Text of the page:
Tougher tobacco laws needed
Dr Susan P Mercado, team leader of the Tobacco Free Initiative of the WHO's Western Pacific Regional Office, spoke to Viet Nam News about measures to reduce tobacco use in Viet Nam
Viet Nam has banned smoking in public places since 2010 but it has had little effect. What is the reason?
Banning smoking in public places will not have an effect until we change social norms.
In Asia, we have got used to allowing people to smoke in front of us. We just think it is a bit impolite, and at most we may say, "don't smoke in front of me." We should change such thinking.
One of the most important thing is that the ban should stand in all public places, restaurants, hotels or offices.
We do not need to monitor everyone, we just need to fine some and make a big noise about violations by publicising names of guilty individuals and businesses on social media. They will be scared of this because it is seriously embarrassing and affects their prestige. Restaurants and hotels will want to avoid this so they will try to obey the ban.
Tobacco prices and taxes also need to go up because their low costs mean people can easily afford to buy them regularly.
The Government should use increased tax revenue to invest in increasing people's awareness about the harms of smoking and alerting them to health care services available.
The different sectors must work together and with the Ministry of Health to enforce the laws related to tobacco control.
Australia is leading the region when it comes to tobacco control. What can Viet Nam learn from them?
Australia has been ahead of the region on tobacco control for many years. It was one of the first countries to ban tobacco advertising, promotion or sponsorship and increase tobacco prices. They have also developed consultation services to help people quit smoking.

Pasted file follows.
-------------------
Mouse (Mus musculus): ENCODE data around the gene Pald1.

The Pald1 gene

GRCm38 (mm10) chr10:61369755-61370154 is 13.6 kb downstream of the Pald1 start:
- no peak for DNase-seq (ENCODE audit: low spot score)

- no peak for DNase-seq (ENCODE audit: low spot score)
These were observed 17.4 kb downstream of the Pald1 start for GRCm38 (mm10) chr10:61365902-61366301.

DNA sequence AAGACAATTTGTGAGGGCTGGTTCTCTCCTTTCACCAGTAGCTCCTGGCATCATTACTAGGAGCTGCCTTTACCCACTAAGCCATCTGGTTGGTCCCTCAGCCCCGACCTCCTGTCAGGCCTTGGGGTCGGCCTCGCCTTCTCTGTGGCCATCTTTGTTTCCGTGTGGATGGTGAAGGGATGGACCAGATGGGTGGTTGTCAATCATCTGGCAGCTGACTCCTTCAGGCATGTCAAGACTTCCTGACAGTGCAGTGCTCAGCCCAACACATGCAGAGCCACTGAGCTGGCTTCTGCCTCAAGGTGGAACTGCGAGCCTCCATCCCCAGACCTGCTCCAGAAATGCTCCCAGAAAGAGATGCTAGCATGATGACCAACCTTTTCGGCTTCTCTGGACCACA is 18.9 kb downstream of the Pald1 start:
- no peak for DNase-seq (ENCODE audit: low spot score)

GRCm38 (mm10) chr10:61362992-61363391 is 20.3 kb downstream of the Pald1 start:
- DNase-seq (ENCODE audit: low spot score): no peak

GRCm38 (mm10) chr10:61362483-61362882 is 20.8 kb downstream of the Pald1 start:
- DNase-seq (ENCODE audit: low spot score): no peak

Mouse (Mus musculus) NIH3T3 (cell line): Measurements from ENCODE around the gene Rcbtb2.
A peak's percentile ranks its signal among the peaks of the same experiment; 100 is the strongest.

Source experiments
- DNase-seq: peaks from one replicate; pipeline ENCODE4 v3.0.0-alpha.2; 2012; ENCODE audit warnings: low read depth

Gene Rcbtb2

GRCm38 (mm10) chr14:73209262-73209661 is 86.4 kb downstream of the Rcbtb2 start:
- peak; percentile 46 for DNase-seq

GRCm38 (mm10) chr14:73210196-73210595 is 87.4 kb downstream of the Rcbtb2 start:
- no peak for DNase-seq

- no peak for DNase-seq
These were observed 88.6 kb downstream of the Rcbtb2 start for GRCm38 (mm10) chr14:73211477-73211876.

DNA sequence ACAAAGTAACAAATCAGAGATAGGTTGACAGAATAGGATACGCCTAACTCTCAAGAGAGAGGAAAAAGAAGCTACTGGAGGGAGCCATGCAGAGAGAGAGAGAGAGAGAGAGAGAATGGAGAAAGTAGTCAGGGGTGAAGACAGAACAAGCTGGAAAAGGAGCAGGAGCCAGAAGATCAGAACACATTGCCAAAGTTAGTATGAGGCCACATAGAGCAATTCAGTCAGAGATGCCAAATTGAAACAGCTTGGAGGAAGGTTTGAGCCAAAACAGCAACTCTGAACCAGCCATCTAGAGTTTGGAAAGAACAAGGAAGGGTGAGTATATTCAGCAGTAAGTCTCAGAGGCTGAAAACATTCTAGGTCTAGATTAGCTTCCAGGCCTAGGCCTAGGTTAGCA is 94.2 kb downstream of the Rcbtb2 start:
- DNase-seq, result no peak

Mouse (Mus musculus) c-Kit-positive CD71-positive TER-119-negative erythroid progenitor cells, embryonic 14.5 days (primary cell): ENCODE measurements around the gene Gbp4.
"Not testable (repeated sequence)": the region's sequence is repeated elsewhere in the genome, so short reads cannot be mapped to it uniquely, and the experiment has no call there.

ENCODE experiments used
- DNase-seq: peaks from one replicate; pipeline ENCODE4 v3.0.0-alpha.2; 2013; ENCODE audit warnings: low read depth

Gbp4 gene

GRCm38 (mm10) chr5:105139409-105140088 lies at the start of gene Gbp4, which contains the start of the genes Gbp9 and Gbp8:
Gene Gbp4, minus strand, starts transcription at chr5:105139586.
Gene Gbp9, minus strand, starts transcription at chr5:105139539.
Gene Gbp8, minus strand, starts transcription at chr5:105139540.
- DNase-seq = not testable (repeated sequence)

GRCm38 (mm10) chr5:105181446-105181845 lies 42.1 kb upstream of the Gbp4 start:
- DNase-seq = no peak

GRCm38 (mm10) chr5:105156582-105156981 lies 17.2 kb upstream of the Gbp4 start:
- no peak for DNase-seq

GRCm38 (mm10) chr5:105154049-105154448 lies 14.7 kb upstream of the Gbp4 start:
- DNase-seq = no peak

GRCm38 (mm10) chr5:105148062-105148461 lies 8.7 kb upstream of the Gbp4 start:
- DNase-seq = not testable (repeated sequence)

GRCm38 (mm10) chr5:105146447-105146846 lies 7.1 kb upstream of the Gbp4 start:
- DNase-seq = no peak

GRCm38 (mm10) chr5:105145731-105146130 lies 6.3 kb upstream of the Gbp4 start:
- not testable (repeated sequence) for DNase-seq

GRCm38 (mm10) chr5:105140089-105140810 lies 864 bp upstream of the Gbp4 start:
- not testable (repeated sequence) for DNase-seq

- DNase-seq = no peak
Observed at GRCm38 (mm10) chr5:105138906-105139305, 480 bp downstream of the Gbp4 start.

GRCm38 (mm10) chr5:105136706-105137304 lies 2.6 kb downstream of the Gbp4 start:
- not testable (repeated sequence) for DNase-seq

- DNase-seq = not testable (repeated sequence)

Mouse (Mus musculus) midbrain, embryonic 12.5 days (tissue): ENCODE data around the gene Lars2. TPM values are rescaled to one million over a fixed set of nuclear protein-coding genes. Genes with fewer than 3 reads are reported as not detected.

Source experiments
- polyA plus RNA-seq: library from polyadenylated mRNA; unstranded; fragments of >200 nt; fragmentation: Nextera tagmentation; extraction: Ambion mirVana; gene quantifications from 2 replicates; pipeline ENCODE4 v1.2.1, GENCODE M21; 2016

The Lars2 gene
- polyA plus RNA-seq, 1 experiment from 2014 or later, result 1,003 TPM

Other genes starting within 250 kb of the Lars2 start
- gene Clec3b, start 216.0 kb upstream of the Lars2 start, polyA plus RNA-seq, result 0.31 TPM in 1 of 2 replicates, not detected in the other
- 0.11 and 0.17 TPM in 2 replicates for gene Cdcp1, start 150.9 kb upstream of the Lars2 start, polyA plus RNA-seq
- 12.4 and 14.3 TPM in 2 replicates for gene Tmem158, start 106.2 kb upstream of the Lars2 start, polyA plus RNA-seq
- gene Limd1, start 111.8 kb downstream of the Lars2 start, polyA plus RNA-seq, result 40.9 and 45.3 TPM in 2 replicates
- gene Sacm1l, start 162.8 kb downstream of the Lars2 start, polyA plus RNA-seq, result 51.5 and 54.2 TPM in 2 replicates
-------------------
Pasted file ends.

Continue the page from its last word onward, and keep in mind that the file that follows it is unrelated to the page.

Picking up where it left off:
They also have plain cigarette packages on which the brand of the cigarette is printed in very small letters and 90 per cent of space on the packet is about warning of the harms of smoking. The cigarette companies are not allowed to design or put any colours on the packages. This means that the next generation of Australia will not have any memory of colourful, attractive packs. Instead they will only have the ugly ones.
New Zealand, Canada and the United Kingdom are going to follow this initiative, so I think that plain packaging will be the next step for many countries. Any form of advertising of tobacco is not acceptable, even on the cigarette packages themselves.
What should we do to help cigarette addicts?
Higher tobacco prices once again will take effect. If you raise the price of tobacco, smokers will give up on their own because they can't easily afford them and have to think twice and make comparisons with their other necessities like food.
We also need to offer more support for people who want to give up smoking.
Every health worker, nurse and doctor should remind people to quit cigarettes. The more they hear this, the more they will want to quit.
What does Viet Nam gain from participating in the Framework Convention on Tobacco Control?
Viet Nam, along with 175 other countries, has already approved the Framework Convention on Tobacco Control in 2003.
As a country member, it receives international support in terms of techniques and finance.
For example, Viet Nam will get advice about kinds of regulations influential in fighting tobacco and how to draw donors like Bloomberg to support its campaigns. — VNS